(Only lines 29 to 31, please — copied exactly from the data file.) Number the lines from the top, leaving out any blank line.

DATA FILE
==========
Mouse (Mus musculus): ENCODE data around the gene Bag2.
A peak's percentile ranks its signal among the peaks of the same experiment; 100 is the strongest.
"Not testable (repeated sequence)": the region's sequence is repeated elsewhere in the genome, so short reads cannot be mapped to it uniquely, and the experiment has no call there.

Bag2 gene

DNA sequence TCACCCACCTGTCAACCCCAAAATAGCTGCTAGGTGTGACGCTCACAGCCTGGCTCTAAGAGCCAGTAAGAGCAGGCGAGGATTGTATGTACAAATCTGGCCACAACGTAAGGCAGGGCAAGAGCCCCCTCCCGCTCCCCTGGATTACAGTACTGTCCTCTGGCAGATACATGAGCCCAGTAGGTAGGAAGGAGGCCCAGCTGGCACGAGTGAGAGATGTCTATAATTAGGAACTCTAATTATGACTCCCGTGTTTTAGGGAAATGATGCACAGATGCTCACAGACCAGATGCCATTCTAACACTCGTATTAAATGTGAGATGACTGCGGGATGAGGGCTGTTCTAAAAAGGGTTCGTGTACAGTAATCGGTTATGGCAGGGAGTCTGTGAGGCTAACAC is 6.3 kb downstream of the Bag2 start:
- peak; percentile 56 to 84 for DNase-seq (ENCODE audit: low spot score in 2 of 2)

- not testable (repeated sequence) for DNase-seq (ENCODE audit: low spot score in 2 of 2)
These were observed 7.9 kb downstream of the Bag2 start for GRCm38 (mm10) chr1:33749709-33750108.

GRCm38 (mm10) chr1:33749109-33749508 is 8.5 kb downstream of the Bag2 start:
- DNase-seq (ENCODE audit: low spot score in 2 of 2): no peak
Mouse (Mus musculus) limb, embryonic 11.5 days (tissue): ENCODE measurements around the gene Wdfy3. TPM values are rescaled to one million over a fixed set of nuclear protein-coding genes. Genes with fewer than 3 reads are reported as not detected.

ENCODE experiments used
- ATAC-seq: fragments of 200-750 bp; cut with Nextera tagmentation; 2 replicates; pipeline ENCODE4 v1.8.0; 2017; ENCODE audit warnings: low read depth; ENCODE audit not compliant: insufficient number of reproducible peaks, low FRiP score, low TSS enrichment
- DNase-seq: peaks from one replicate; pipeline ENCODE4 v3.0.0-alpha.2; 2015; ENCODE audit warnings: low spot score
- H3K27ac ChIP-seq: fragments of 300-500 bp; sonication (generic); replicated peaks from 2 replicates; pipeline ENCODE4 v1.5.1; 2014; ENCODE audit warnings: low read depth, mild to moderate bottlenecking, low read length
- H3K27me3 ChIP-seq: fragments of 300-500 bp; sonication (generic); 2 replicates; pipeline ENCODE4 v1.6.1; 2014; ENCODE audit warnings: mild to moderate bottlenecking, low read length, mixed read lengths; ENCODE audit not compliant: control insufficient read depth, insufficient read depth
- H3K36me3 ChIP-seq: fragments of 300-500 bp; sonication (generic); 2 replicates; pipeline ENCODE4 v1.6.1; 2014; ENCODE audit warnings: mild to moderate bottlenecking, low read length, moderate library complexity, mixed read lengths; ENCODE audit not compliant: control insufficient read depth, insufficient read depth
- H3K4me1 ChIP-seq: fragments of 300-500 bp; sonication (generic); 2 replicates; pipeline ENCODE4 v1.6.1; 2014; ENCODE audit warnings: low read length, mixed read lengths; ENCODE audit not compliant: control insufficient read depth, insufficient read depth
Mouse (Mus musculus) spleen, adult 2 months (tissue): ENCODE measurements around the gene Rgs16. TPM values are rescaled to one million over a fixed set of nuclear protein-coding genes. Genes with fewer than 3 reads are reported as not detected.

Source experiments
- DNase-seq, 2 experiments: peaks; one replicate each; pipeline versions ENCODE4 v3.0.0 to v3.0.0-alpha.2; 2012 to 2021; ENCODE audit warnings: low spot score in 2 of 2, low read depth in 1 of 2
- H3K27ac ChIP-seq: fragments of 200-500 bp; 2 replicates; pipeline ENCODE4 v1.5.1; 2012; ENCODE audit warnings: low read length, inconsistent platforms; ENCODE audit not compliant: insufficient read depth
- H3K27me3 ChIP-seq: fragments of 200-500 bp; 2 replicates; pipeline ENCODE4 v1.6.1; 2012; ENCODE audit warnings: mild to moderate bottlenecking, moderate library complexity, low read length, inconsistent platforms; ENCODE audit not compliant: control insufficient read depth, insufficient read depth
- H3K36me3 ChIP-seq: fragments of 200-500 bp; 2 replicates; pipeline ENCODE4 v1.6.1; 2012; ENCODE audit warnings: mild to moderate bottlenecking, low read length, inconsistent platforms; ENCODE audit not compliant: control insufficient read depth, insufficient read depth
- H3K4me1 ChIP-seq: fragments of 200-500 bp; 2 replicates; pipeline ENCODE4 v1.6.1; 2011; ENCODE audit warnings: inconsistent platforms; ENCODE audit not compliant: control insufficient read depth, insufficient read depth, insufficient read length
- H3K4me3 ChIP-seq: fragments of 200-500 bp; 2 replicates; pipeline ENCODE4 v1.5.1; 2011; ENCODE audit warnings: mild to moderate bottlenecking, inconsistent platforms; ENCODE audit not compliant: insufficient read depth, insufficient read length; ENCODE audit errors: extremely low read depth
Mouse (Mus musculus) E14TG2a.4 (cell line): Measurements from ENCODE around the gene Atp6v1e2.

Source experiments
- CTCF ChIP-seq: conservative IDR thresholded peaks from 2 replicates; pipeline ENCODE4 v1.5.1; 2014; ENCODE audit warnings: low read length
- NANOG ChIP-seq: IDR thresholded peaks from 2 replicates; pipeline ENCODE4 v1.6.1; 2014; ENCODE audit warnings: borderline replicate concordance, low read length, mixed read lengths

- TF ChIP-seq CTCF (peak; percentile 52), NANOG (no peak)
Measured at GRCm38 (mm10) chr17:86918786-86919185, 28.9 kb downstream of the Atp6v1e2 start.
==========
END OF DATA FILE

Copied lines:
- CTCF ChIP-seq: conservative IDR thresholded peaks from 2 replicates; pipeline ENCODE4 v1.5.1; 2014; ENCODE audit warnings: low read length
- NANOG ChIP-seq: IDR thresholded peaks from 2 replicates; pipeline ENCODE4 v1.6.1; 2014; ENCODE audit warnings: borderline replicate concordance, low read length, mixed read lengths

- TF ChIP-seq CTCF (peak; percentile 52), NANOG (no peak)